Optometrists are on a mission to save the sight of Australia, after research has revealed that 10 million Australians[i] are not having regular eye health checks and more than 150,000 people have sight-threatening glaucoma without realising it.
In the past 6 months, Specsavers practices from around Australia have detected signs of glaucoma in over 17,000[iv] patients, prompting local optometrists to encourage Australians to book regular eye health checks and be educated on the risk factors of the avoidable eye disease.
Optometrist Michael Simpson says early detection is key to combatting the disease and more people need to have routine eye tests in order to detect the undiagnosed glaucoma in Australia.
“Glaucoma is often nicknamed the ‘silent thief of sight’ because it has little to no obvious symptoms in the early stages and sight is lost at such a gradual pace, it often goes unnoticed until it’s too late. Currently around 50% of people who have glaucoma aren’t aware they have it, thinking they have healthy eyes.
“To check for glaucoma, I would recommend that everyone have regular eye tests. If we detect it in the early stages, treatment is simple and effective for the majority of patients,” says Michael.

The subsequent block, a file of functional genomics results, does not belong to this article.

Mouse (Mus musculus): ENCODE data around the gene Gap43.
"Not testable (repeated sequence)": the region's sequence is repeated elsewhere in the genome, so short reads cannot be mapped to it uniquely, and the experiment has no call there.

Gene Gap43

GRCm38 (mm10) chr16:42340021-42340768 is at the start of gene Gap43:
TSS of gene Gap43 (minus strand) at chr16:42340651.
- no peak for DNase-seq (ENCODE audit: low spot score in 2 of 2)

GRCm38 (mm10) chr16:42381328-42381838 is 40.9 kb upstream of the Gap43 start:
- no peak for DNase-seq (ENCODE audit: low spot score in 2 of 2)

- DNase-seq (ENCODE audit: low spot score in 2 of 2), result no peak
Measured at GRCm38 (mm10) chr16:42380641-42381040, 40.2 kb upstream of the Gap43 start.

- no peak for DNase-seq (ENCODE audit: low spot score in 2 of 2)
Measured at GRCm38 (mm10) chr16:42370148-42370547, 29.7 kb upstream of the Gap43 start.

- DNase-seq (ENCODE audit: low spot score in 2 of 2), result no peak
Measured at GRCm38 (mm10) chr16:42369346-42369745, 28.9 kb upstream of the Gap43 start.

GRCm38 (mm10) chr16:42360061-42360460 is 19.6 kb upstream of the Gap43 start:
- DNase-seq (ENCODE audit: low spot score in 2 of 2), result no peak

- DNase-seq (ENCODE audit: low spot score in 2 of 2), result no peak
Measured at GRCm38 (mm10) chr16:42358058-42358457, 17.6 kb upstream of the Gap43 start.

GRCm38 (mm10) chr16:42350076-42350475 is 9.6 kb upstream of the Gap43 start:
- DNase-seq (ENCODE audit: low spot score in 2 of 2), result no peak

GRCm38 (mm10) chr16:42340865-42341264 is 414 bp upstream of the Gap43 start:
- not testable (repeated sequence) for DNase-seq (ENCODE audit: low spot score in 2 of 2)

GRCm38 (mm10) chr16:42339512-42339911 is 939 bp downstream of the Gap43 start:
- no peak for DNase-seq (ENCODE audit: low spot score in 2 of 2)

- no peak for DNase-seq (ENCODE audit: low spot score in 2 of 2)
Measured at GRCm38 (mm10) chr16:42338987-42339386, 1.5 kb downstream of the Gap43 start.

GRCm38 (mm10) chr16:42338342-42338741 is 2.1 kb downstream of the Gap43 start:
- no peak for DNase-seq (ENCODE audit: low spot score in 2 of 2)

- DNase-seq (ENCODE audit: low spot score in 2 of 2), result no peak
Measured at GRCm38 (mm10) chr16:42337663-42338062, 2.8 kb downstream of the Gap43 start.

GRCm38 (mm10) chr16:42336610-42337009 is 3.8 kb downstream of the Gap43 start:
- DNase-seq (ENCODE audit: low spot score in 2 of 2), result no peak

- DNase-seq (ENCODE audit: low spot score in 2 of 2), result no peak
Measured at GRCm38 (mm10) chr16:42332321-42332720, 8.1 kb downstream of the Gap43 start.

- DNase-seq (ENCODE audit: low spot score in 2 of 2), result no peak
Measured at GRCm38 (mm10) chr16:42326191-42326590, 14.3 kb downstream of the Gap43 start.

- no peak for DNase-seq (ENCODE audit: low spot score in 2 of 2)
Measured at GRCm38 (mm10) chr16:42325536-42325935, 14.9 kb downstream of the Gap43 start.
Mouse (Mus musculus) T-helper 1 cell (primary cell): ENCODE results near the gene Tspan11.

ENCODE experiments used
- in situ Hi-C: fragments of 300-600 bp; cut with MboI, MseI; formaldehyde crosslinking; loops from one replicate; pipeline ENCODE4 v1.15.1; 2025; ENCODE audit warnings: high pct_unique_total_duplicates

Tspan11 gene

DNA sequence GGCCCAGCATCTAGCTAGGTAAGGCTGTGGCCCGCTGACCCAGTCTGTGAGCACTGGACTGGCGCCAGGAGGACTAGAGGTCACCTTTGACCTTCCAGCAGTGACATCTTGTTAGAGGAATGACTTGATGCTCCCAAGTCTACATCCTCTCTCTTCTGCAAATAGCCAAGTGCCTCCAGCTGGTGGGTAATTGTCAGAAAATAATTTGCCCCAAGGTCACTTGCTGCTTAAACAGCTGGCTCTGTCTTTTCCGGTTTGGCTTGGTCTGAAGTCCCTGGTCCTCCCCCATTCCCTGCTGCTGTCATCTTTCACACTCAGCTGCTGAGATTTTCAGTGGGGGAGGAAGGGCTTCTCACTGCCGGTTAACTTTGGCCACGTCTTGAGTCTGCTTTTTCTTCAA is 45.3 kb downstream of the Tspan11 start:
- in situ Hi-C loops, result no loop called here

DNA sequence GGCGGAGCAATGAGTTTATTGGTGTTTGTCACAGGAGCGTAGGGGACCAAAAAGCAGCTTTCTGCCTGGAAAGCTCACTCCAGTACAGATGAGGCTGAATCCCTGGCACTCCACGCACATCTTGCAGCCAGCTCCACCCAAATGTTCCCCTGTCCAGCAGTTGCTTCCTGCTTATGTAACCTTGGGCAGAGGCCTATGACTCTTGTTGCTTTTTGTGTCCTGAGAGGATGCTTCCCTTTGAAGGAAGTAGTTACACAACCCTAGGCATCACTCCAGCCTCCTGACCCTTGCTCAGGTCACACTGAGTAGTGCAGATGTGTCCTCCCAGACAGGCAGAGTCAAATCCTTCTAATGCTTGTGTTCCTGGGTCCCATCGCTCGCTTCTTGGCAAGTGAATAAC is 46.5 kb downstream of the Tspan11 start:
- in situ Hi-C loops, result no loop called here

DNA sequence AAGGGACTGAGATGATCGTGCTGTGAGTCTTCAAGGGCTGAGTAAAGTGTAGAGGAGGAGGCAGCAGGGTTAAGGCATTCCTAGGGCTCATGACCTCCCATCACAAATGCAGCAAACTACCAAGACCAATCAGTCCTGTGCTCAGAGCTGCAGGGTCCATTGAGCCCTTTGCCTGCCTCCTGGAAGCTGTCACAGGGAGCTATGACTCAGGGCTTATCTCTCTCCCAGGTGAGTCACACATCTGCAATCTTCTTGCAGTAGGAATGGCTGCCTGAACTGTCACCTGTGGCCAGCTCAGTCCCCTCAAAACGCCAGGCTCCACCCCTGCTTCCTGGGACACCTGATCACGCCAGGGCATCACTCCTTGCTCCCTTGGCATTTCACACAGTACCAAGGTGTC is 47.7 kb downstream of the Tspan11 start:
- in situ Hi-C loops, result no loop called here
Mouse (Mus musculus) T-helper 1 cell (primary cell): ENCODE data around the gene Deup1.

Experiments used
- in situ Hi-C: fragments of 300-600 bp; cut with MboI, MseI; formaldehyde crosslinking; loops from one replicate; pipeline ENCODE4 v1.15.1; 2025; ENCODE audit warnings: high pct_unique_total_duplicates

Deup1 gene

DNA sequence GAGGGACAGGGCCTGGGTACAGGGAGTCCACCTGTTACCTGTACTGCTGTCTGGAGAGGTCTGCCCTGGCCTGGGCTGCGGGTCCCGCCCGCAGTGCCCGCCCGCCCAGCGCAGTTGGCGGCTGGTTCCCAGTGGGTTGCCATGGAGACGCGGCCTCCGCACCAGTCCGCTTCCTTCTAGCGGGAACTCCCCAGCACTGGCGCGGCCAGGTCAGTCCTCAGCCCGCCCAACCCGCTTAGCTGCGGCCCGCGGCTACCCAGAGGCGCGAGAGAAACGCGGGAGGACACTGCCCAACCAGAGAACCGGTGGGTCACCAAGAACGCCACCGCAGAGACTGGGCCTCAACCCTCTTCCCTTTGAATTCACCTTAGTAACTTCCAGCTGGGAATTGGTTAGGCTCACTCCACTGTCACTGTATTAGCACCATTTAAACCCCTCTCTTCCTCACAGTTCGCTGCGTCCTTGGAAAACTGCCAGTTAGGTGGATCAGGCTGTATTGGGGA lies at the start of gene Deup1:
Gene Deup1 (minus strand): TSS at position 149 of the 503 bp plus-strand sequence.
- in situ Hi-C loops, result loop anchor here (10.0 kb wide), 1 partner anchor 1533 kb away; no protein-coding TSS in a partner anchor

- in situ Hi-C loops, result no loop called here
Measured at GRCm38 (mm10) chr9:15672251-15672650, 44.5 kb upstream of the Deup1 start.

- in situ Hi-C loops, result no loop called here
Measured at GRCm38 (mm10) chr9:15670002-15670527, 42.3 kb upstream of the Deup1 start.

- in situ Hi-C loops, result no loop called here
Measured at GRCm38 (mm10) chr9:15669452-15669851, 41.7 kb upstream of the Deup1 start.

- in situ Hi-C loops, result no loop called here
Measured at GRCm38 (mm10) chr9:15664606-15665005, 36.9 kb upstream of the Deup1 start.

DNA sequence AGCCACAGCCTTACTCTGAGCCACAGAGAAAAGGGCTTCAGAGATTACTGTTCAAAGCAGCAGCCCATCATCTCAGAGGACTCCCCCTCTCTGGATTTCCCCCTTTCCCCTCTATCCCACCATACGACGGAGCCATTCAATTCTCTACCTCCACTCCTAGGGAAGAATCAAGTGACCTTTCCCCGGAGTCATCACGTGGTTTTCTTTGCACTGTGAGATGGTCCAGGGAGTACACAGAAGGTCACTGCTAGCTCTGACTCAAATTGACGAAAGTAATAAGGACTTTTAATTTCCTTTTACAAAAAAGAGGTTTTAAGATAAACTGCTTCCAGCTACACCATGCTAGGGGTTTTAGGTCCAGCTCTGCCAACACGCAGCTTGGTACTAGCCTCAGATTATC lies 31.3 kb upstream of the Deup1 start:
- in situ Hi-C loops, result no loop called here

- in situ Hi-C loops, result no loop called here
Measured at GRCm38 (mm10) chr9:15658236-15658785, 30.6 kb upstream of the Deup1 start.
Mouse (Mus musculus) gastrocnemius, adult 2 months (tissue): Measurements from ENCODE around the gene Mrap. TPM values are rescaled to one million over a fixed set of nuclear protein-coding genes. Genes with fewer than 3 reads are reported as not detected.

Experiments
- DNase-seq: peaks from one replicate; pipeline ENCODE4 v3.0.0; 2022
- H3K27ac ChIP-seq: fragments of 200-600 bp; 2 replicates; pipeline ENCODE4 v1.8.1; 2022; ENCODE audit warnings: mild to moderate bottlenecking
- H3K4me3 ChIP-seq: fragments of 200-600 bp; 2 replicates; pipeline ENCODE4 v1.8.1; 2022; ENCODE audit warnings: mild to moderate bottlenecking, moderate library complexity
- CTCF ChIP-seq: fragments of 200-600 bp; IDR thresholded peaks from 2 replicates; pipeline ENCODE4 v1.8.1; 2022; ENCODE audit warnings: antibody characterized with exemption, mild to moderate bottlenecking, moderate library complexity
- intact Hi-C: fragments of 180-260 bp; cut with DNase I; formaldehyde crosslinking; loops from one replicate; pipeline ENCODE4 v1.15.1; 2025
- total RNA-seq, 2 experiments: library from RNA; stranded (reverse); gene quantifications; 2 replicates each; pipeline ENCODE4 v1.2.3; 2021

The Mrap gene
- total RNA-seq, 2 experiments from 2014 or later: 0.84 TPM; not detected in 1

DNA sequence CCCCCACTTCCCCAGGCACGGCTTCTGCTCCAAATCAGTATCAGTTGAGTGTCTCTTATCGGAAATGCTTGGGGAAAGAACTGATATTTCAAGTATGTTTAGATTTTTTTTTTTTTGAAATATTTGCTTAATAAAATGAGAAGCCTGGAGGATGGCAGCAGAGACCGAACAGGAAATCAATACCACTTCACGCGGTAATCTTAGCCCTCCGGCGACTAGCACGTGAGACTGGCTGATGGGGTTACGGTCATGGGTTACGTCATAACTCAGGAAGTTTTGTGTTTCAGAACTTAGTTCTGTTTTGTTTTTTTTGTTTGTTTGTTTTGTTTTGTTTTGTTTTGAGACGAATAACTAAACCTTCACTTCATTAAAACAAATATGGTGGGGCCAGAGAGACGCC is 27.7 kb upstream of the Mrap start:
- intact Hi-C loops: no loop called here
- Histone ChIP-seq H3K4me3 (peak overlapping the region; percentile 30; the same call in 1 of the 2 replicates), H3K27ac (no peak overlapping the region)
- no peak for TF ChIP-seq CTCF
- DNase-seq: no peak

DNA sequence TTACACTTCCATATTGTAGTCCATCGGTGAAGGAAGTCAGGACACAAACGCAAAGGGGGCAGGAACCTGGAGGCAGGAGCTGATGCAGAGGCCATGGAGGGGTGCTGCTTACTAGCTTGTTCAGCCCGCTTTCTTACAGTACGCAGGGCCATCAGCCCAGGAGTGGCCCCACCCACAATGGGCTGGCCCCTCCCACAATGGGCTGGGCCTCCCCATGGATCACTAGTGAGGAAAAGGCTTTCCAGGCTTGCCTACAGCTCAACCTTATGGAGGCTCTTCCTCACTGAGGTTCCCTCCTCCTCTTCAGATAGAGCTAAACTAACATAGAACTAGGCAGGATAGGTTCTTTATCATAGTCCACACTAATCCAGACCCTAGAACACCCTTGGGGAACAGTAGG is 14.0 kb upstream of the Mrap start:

Annie Gibbins, CEO of Glaucoma Australia says although anyone may develop glaucoma, some people have a higher risk.
“In many cases, glaucoma is hereditary and the risk increases up to 10 times if a family member has the disease. First degree relatives of a person with glaucoma have an almost 1 in 4 chance of developing glaucoma in their lifetime, so knowing your family health is important.
“Glaucoma Australia recommends all Australians 50 years or older visit an optometrist every 2 years for a comprehensive eye exam, and if you have a family history of glaucoma or are of Asian or African descent we recommend you get your eyes checked every 2 years from the age of 40.” Ms Gibbins added.
Glaucoma Risk Factors
You are at a higher risk of developing glaucoma if you:
- Have a family history of glaucoma
- Have high eye pressure
- Are aged over 50
- Are of African or Asian descent
- Have diabetes
- Are short or long sighted
- Have been on a prolonged course of cortisone (steroid) medication
- Experience migraines
- Have had an eye operation or eye injury
- Have a history of high or low blood pressure
[i] Galaxy Research commissioned by Specsavers in February 2017
[ii]Keel S, Xie J, Foreman J, Lee PY, Alwan M, Fahy ET, et al. Prevalence of glaucoma in the Australian National Eye Health Survey. Br J Ophthalmol. 2018; 26 April 2018:10.1136/bjophthalmol-2017-311786.
[iii]Centre for Eye Research Australia and Access Economics Pty Ltd, 2008, Tunnel Vision: The Economic Impact of Primary Open Angle Glaucoma – A Dynamic Economic Model, available at http://www.icoph.org/dynamic/attachments/resources/cera_tunnelvision.pdf
[iv] Detected through Oculo, an online clinical communications platform connecting optometrists and ophthalmologists for better patient care. Specsavers has made a multi-year commitment to use Oculo and through this, Specsavers can access data on detection, referral and diagnosis rates to further improve patient care and understand where the development areas may be in the overall health of Australians.